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'Worth its weight in gold': Homeowners invest in generators as Atlantic Canada experiences more severe storms

Generators are becoming an increasing necessity, and nuisance, in Atlantic Canada.

As the region experiences more frequent and severe storms with extended power outages, many homeowners are investing in generators.

Some people use generators to power medical equipment, while many others use them to keep fridges cold and cell phones charged.

Heather Reid of Gaetz Brook, N.S. bought a generator a week before hurricane Fiona hit the region.

She says the machine is "worth its weight in gold."

Reid says living in a rural area means the power often takes longer to be restored, and she was worried about food spoilage and caring for her baby during a prolonged outage.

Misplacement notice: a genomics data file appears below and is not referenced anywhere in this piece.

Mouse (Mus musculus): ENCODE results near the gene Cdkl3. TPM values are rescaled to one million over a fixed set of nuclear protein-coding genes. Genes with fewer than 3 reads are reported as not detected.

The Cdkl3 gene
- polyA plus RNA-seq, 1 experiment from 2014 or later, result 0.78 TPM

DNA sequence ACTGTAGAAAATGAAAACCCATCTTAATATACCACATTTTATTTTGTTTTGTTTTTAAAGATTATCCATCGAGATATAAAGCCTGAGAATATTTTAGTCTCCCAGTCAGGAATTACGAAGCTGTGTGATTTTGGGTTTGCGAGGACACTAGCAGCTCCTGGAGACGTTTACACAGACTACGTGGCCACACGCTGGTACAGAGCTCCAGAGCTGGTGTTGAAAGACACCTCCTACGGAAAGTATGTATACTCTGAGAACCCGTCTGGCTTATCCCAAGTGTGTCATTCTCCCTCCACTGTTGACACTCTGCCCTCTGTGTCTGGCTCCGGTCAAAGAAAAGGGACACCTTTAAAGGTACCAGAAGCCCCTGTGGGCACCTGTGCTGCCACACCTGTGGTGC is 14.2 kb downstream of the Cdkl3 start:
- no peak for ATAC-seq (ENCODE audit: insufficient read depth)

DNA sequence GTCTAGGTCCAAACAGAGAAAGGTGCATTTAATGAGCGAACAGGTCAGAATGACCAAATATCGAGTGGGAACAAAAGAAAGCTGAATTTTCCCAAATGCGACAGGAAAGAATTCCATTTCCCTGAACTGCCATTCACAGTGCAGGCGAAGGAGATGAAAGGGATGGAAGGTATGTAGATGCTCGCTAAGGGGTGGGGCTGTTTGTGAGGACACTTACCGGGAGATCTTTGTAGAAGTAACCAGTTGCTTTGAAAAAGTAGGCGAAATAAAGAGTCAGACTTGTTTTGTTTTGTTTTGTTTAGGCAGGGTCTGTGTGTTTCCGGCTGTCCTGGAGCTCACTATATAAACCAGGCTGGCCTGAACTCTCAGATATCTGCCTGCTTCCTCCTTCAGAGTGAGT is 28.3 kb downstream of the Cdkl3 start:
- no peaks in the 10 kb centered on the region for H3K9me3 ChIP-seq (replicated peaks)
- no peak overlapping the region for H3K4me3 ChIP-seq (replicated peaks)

But the increased use of generators in the region has prompted electricians to warn of potential safety issues.

John Benoit, an electrician and owner of Benoit Electric, says some generator set ups are dangerous.

He says not only is there a risk of carbon monoxide for people in the home, but improper generator use can also put power line technicians at risk.

The death of a person in P.E.I. last weekend was believed to be related to generator issues.

The surge in generator use has also sparked conversations about generator etiquette.

Tyler Jones, an electrician and owner of Novatech Electric in Dartmouth, says people should consider smaller, quieter inverter generators if they just need to power the essentials.

He says in most cases generators can also be shut off overnight.

Jones says homeowners that want more power or need to run a generator 24/7 should consider hiring an electrician to ensure the safest and most effective set up. Top Stories

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